Add in to this a third concern, which is that it is not unelected committees but elected politicians who should be exercising judgement on issues as vital as economic policy and Simon’s assumption that we should accept that economists know best is on decidedly shaky ground. It really is time he recognised this.
I also do think he needs to drop another claim, which is that modern monetary theory (MMT) promotes solutions that are the same as standard macro theory when it is assumed that fiscal policy is in use. That is not true, but regrettably Simon is blind as to the reason why so I need to explain them.
Simon argues that because MMT says deficits can be run in a downturn and so does his fiscal rule that they would produce the same outcome. But that is not true. They would not. That is because the assumptions are fundamentally different. Neoclassical economics assumes that raising tax precedes spend in the economy. And it assumes that the constraint on what can be achieved within the economy is the availability of money. MMT does not see the world that way. It assumes spend precedes tax, and shows why. And it assumes that the constraint on what can be achieved is not money - because a country like the UK with its own currency and central bank has no theoretical constraint on the amount of money available to its government - and that real physical constraints, of which full employment is currently thought to be the most significant - are what really define the limits to what can be achieved within an economy. That such wildly different assumptions might provide the same outcomes is very unlikely.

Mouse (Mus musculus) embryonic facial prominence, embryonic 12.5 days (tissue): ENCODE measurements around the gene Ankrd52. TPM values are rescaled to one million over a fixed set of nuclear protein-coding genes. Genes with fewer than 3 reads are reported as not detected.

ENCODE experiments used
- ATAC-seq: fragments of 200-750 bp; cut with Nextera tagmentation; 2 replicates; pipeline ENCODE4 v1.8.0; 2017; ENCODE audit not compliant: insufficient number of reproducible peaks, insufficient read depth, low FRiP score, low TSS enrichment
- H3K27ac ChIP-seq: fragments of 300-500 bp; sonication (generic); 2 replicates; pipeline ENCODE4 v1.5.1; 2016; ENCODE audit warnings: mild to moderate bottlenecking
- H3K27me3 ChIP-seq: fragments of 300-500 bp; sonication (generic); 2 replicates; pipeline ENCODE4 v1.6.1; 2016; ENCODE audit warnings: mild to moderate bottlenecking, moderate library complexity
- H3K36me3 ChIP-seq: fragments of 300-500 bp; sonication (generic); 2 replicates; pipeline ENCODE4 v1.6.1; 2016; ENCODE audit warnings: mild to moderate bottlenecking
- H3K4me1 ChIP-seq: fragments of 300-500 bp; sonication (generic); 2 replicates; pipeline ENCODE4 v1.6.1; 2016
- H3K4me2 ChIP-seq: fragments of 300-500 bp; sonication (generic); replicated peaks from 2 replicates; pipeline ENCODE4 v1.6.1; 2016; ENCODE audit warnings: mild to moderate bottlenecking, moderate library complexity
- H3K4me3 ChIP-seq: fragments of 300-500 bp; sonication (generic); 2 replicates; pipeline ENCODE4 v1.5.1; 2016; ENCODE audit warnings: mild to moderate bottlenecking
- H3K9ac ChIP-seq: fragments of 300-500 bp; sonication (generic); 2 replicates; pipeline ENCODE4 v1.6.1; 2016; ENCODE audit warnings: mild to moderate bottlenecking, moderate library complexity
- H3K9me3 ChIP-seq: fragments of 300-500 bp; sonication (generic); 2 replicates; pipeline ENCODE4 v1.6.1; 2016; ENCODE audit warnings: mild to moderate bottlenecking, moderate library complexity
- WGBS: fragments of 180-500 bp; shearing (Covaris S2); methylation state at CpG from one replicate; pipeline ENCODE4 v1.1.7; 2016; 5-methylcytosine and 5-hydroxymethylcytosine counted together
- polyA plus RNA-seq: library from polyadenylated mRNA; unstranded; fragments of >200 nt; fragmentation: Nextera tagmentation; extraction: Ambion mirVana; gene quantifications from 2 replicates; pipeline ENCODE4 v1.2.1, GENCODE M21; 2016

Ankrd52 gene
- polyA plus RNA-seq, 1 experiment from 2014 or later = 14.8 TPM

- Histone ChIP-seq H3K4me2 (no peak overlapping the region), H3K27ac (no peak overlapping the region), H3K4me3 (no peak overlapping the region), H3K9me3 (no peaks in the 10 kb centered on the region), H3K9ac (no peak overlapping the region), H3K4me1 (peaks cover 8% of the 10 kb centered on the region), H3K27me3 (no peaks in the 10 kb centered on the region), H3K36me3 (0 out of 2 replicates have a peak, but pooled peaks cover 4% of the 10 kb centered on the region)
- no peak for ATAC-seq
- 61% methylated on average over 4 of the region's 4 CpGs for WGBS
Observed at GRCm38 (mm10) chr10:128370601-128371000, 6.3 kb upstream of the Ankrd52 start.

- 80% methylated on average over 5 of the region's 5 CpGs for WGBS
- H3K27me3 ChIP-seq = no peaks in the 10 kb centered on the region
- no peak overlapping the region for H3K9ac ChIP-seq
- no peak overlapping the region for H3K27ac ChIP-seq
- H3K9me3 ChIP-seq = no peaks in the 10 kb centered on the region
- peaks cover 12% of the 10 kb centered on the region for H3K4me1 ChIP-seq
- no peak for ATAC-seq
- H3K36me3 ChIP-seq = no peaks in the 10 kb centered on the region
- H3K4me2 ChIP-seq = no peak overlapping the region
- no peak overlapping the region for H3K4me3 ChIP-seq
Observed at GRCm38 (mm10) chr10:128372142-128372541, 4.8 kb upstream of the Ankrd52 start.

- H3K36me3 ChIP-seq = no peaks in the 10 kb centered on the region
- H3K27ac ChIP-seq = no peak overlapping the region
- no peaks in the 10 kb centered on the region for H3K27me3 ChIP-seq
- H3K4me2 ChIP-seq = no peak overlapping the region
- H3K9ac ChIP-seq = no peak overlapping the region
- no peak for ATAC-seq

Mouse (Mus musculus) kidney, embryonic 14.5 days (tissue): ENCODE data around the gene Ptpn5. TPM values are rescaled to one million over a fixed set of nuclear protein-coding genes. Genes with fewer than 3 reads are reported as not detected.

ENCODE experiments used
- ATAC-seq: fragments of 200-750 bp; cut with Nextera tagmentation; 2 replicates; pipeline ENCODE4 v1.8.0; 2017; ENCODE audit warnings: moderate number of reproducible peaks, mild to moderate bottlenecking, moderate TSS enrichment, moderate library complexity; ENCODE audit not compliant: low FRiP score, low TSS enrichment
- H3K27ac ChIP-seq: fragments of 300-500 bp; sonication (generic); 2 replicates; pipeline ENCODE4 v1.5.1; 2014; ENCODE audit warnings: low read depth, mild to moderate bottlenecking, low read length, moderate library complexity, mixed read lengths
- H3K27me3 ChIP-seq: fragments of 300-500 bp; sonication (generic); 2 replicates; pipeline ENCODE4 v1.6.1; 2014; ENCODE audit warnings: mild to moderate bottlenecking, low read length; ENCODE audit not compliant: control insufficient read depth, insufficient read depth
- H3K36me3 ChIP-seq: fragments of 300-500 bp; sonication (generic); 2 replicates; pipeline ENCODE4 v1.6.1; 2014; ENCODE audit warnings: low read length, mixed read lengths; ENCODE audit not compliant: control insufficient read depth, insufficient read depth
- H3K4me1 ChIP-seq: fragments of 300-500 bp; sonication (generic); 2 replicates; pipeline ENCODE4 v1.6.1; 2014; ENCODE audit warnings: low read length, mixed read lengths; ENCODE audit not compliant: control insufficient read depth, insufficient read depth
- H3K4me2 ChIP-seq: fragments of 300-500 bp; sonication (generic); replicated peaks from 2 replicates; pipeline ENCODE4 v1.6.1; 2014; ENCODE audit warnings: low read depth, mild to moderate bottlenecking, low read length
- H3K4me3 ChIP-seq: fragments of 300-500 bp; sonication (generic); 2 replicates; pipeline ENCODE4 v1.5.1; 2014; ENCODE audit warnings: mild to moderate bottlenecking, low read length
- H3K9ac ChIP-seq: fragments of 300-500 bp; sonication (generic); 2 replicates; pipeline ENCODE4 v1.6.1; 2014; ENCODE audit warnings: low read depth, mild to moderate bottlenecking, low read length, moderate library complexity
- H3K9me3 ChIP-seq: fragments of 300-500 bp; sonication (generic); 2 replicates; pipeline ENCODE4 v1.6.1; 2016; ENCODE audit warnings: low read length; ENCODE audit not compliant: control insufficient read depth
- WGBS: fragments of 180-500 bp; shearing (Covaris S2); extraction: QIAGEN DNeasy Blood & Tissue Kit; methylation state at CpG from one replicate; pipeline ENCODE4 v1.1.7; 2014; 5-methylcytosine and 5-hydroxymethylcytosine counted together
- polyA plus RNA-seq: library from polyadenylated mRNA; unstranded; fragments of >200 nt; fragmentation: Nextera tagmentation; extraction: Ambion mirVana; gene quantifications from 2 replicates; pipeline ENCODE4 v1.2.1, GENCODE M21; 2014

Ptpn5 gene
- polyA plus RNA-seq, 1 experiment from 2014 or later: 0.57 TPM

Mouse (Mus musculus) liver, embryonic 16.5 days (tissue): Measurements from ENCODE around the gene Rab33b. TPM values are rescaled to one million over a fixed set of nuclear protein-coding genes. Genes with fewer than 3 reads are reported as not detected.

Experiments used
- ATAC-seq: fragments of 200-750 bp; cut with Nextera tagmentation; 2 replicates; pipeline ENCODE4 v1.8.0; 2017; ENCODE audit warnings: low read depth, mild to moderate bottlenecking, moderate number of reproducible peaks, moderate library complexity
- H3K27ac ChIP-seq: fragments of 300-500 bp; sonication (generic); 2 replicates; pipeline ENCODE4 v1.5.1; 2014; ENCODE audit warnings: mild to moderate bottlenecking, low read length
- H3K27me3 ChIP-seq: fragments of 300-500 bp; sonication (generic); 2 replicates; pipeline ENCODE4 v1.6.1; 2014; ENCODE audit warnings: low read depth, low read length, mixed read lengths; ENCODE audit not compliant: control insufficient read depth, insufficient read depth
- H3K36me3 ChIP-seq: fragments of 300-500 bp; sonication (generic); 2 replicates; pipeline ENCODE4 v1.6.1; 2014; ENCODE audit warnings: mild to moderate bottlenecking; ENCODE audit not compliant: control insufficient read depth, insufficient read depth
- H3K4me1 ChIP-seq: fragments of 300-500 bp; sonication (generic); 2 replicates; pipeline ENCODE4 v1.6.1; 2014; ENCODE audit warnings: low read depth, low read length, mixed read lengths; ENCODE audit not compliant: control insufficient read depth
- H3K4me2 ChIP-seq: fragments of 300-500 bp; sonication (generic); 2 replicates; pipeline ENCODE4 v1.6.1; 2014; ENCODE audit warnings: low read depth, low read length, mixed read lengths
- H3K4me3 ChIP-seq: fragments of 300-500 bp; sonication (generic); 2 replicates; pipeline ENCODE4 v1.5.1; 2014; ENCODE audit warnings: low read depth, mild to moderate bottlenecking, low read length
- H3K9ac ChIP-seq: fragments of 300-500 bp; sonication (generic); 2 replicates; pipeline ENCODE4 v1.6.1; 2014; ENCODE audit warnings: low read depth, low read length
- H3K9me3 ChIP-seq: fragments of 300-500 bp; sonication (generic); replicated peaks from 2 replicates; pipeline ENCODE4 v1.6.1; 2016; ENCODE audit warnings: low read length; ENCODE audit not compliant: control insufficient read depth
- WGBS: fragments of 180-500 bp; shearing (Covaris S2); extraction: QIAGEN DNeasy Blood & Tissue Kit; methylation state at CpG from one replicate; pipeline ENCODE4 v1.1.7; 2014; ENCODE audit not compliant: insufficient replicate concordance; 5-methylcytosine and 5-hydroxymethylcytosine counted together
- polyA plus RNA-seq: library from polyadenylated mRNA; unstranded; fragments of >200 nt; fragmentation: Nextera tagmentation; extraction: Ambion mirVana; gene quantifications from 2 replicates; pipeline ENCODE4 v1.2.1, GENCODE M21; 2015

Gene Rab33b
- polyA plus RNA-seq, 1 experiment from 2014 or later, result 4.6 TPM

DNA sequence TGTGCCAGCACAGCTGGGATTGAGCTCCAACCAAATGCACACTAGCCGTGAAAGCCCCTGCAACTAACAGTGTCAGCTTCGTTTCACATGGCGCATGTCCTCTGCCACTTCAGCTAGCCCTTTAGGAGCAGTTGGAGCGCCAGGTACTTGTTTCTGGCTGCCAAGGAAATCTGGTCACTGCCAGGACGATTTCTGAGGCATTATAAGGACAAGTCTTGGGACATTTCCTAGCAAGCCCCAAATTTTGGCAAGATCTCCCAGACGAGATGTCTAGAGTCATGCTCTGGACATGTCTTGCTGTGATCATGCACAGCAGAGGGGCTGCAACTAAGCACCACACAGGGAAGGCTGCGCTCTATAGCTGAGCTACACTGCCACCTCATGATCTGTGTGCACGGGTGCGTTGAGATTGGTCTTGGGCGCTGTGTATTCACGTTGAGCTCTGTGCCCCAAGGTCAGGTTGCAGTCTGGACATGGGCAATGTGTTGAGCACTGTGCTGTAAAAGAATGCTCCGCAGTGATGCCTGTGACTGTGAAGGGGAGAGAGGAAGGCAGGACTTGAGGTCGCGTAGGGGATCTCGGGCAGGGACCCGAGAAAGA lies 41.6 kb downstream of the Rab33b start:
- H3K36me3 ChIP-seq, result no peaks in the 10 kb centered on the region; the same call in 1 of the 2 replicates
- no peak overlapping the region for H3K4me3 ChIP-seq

Simon suggests otherwise, and I think (I genuinely have to surmise) that this is because he thinks that because MMT and neoclassical economics are, in his opinion, based on the same set of economic accounting identities (we’re back to formulas, again) running them in forward or reverse - which is about as much difference as he sees between the two systems - will produce the same outcomes, some specific occasions that he notes being excepted.
I strongly disagree. And the evidence is really not hard to find. Simon’s FCR was published by Labour in a document that included this claim to justify its use:
While there are exceptional times when shocks from the private sector mean that government has to step in to help, everybody knows that if you’re putting the rent on the credit card month after month, things needs â€¨to change.